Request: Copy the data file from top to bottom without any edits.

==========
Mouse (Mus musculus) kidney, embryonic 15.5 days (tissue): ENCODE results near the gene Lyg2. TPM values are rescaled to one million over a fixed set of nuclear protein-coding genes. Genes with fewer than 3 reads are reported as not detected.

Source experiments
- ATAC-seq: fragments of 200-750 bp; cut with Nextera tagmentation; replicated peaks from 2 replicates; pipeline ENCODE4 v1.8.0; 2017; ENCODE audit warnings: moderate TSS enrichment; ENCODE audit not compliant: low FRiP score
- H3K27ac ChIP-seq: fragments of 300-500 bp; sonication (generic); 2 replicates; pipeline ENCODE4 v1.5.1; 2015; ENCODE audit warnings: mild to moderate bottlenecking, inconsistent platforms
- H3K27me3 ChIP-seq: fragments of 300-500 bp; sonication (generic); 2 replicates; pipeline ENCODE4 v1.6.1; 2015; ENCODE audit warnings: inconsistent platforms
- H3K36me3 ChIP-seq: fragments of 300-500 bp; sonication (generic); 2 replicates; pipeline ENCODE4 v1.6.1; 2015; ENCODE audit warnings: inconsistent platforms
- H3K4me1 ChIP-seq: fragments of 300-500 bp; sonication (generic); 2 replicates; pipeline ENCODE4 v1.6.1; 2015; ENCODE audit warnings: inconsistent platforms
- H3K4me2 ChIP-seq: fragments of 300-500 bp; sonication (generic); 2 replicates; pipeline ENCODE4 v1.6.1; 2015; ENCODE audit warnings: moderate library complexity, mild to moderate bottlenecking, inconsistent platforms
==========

Mouse (Mus musculus) kidney, embryonic 15.5 days (tissue): ENCODE results near the gene Lyg2. TPM values are rescaled to one million over a fixed set of nuclear protein-coding genes. Genes with fewer than 3 reads are reported as not detected.

Source experiments
- ATAC-seq: fragments of 200-750 bp; cut with Nextera tagmentation; replicated peaks from 2 replicates; pipeline ENCODE4 v1.8.0; 2017; ENCODE audit warnings: moderate TSS enrichment; ENCODE audit not compliant: low FRiP score
- H3K27ac ChIP-seq: fragments of 300-500 bp; sonication (generic); 2 replicates; pipeline ENCODE4 v1.5.1; 2015; ENCODE audit warnings: mild to moderate bottlenecking, inconsistent platforms
- H3K27me3 ChIP-seq: fragments of 300-500 bp; sonication (generic); 2 replicates; pipeline ENCODE4 v1.6.1; 2015; ENCODE audit warnings: inconsistent platforms
- H3K36me3 ChIP-seq: fragments of 300-500 bp; sonication (generic); 2 replicates; pipeline ENCODE4 v1.6.1; 2015; ENCODE audit warnings: inconsistent platforms
- H3K4me1 ChIP-seq: fragments of 300-500 bp; sonication (generic); 2 replicates; pipeline ENCODE4 v1.6.1; 2015; ENCODE audit warnings: inconsistent platforms
- H3K4me2 ChIP-seq: fragments of 300-500 bp; sonication (generic); 2 replicates; pipeline ENCODE4 v1.6.1; 2015; ENCODE audit warnings: moderate library complexity, mild to moderate bottlenecking, inconsistent platforms